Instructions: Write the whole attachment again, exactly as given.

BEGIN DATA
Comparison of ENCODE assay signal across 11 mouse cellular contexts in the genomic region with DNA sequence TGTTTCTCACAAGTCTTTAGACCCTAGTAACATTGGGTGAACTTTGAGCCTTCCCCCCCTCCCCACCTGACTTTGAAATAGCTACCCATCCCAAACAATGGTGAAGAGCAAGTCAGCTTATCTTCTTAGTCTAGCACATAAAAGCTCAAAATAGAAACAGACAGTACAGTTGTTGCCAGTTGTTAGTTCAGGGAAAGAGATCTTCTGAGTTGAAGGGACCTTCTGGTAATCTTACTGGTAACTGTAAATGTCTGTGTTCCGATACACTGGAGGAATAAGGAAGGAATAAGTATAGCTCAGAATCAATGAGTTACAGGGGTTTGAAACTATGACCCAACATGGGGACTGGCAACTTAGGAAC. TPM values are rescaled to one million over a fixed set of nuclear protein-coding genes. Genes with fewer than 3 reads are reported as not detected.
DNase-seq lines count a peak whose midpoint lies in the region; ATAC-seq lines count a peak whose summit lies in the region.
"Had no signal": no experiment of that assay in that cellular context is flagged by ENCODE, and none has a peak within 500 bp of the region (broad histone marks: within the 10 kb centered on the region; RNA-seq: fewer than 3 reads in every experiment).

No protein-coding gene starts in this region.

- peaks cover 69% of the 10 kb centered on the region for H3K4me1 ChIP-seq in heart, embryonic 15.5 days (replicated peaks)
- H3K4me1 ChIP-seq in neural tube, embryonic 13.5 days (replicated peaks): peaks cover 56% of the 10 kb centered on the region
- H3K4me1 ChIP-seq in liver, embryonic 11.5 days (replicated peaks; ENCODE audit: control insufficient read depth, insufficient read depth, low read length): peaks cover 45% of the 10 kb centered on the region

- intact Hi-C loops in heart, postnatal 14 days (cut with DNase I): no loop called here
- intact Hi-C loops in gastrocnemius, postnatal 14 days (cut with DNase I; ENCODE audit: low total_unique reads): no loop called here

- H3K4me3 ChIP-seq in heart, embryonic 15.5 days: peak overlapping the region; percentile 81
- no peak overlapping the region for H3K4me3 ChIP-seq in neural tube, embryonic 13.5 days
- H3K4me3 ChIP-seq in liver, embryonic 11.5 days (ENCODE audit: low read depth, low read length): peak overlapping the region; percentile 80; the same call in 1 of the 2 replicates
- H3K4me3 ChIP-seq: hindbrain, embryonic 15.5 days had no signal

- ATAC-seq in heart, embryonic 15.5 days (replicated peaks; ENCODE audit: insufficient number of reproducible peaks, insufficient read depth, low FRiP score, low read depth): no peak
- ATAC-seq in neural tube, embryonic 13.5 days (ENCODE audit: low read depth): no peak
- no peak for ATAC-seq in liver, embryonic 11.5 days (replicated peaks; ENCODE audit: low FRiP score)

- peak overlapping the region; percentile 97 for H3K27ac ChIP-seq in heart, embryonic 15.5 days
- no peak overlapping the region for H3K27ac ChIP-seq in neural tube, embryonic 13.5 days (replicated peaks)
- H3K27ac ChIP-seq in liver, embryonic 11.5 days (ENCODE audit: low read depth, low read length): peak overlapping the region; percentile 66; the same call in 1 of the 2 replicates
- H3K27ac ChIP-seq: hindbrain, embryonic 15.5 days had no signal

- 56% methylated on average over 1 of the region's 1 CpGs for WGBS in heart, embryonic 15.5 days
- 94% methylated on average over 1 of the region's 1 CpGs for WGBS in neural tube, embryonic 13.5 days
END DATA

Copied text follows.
Comparison of ENCODE assay signal across 11 mouse cellular contexts in the genomic region with DNA sequence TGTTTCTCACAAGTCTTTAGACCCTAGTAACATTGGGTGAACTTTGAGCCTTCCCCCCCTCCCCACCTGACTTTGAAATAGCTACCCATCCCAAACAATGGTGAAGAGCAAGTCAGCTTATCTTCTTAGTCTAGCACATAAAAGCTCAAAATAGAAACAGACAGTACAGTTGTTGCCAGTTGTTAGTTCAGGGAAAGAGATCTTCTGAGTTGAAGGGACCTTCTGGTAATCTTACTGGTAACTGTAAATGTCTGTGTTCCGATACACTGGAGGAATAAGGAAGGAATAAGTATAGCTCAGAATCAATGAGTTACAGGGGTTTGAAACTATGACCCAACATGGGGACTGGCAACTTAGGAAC. TPM values are rescaled to one million over a fixed set of nuclear protein-coding genes. Genes with fewer than 3 reads are reported as not detected.
DNase-seq lines count a peak whose midpoint lies in the region; ATAC-seq lines count a peak whose summit lies in the region.
"Had no signal": no experiment of that assay in that cellular context is flagged by ENCODE, and none has a peak within 500 bp of the region (broad histone marks: within the 10 kb centered on the region; RNA-seq: fewer than 3 reads in every experiment).

No protein-coding gene starts in this region.

- peaks cover 69% of the 10 kb centered on the region for H3K4me1 ChIP-seq in heart, embryonic 15.5 days (replicated peaks)
- H3K4me1 ChIP-seq in neural tube, embryonic 13.5 days (replicated peaks): peaks cover 56% of the 10 kb centered on the region
- H3K4me1 ChIP-seq in liver, embryonic 11.5 days (replicated peaks; ENCODE audit: control insufficient read depth, insufficient read depth, low read length): peaks cover 45% of the 10 kb centered on the region

- intact Hi-C loops in heart, postnatal 14 days (cut with DNase I): no loop called here
- intact Hi-C loops in gastrocnemius, postnatal 14 days (cut with DNase I; ENCODE audit: low total_unique reads): no loop called here

- H3K4me3 ChIP-seq in heart, embryonic 15.5 days: peak overlapping the region; percentile 81
- no peak overlapping the region for H3K4me3 ChIP-seq in neural tube, embryonic 13.5 days
- H3K4me3 ChIP-seq in liver, embryonic 11.5 days (ENCODE audit: low read depth, low read length): peak overlapping the region; percentile 80; the same call in 1 of the 2 replicates
- H3K4me3 ChIP-seq: hindbrain, embryonic 15.5 days had no signal

- ATAC-seq in heart, embryonic 15.5 days (replicated peaks; ENCODE audit: insufficient number of reproducible peaks, insufficient read depth, low FRiP score, low read depth): no peak
- ATAC-seq in neural tube, embryonic 13.5 days (ENCODE audit: low read depth): no peak
- no peak for ATAC-seq in liver, embryonic 11.5 days (replicated peaks; ENCODE audit: low FRiP score)

- peak overlapping the region; percentile 97 for H3K27ac ChIP-seq in heart, embryonic 15.5 days
- no peak overlapping the region for H3K27ac ChIP-seq in neural tube, embryonic 13.5 days (replicated peaks)
- H3K27ac ChIP-seq in liver, embryonic 11.5 days (ENCODE audit: low read depth, low read length): peak overlapping the region; percentile 66; the same call in 1 of the 2 replicates
- H3K27ac ChIP-seq: hindbrain, embryonic 15.5 days had no signal

- 56% methylated on average over 1 of the region's 1 CpGs for WGBS in heart, embryonic 15.5 days
- 94% methylated on average over 1 of the region's 1 CpGs for WGBS in neural tube, embryonic 13.5 days